*A post-script on HFT and the Tobin tax. After my last blogpost, Frank Barry asked me to give more details about Tobin’s use of the term “sand in the wheels” and its application in old-fashioned engineering. I do not know that much about the engineering use of sand in the wheels – I only heard Tobin discussing it in an interview. I now know that historically the sand in the wheels technique was used in the case of a metal (steel or iron) wheel aligned on a track and needing better grip, such as an old-fashioned railway wheel on a wet track. It is used for wheel-type mechanisms and not for gears with teeth. See Wikipedia for some details for those with an interest. I remember Tobin saying he was annoyed that many commentators mistook him as suggesting sabotage, and I remembered that key idea correctly. Sand in the wheels is a technique to improve, not hinder, performance.

Nama’s Property Price Insurance Scheme

A little bit more detail has emerged (via press interviews rather than detailed technical documents) about the Nama property price insurance scheme as it is currently proposed. The basic design was leaked to the press in early July, and was discussed in my earlier thread. The emerging details of the scheme as announced so far are not reassuring. The scheme has considerable potential to manipulate recorded property sales prices, to damage confidence in Irish property market openness, and to build up a hidden future cash flow liability for Irish taxpayers. The motivation given by Nama for implementing the scheme is not entirely convincing.

Forbearance and Frontrunning in Irish Property Markets

The most recent Financial Stability Report from the Bank of England warns about the danger to U.K. economic stability from excessive debt forbearance by U.K. domestic banks. The governor of the Bank of England, Mervyn King, put stress on this risk in his speech introducing the report (although he also noted that this does not mean that forbearance is always a bad thing). In the report, only the potential UK fallout from the Euro crisis ranks more highly than excessive debt forbearance on the list of risks to the UK banking system. This should ring alarm bells in Ireland, since the level of debt forbearance in Ireland at present is much higher than in the U.K.  Encouraging debt forbearance is a deliberate Irish government policy, and the extreme level of forbearance by domestic Irish institutions is storing up potential problems for the future.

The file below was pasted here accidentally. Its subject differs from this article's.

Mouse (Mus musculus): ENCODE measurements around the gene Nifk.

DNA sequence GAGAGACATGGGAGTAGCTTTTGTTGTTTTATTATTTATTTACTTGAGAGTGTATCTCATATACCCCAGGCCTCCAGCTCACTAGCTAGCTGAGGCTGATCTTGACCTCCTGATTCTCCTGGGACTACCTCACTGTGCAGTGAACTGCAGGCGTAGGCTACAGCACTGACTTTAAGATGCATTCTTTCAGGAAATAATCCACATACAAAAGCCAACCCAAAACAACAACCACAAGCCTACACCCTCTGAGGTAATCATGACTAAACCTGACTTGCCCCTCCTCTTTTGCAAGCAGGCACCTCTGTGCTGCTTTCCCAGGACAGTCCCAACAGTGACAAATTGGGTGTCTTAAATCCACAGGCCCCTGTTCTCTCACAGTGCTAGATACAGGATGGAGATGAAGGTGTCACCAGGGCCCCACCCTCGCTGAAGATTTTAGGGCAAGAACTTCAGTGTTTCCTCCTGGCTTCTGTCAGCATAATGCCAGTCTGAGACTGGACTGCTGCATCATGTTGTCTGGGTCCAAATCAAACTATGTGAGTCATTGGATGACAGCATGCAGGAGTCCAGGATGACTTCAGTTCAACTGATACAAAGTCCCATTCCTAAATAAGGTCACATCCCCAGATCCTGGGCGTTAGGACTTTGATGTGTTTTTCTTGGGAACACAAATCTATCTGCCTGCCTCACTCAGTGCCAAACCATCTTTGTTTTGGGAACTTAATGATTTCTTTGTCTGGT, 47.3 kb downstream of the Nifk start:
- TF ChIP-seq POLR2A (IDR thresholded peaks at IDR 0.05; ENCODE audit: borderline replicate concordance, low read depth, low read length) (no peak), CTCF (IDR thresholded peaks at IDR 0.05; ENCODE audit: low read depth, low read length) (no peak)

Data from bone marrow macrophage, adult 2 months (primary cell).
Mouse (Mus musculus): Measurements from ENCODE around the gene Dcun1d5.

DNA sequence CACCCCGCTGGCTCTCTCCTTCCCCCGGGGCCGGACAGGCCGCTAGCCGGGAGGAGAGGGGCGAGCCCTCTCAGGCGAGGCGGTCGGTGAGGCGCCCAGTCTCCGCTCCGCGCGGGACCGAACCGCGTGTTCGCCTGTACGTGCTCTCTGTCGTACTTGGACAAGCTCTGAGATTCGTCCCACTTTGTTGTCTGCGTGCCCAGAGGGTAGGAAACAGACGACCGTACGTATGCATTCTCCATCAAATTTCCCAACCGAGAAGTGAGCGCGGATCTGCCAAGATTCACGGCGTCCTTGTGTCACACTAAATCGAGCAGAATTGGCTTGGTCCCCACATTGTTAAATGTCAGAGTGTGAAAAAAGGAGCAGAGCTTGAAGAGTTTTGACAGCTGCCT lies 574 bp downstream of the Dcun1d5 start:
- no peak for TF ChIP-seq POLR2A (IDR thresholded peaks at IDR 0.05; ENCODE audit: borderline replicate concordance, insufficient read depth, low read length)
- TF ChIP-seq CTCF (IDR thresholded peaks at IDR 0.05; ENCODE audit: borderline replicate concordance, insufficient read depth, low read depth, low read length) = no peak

There is a considerable overhang of unwanted or distressed (in some cases unfinished) property assets in Ireland (see Ronan Lyons and Namawinelake for discussion). The smart-money players (foreign-owned banks with Irish property assets) might front-run the slower-footed players (domestic, taxpayer-owned banks and Nama) by selling relatively quickly, leaving the Irish taxpayer to fund any eventual shortfall. (I am including the IBRC, the vestiges of Anglo Irish and Irish Nationwide, in my definition of domestic banks.) So loan forbearance and front-running in Irish property markets could interact to the detriment of taxpayers.   


Nama’s Mortgage Enhancement Scheme

In today’s Irish Times, Fiona Reddan has an interesting short article about Nama’s planned mortgage-enhancement scheme. The scheme is intended to unload some of Nama’s large inventory of houses and flats without unduly lowering property prices.  The scheme, at least as it has been described so far, will work as follows.  Suppose that Nama wants to sell a particular flat for 100,000.  It will offer a buyer the following deal. The purchaser must put down 10,000 in cash, and take out a mortgage from a bank for 72,000.  Nama will pay (itself) the remaining 18,000 and record the flat as sold at 10,000+72,000+18,000 = 100,000.  If after an initial period, say five years, the fair market value of  the house is more than 82,000 (the amount already paid by the homeowner) than the homeowner must “top up” the difference to a maximum of 18,000.  If the fair-market value of the house is 82,000 or less at this date, the homeowner has no need to pay the remainder.

NCC report on costs of doing business in Ireland

The National Competitiveness Council has just published the Costs of Doing Business in Ireland Report 2011.

You can download it from here.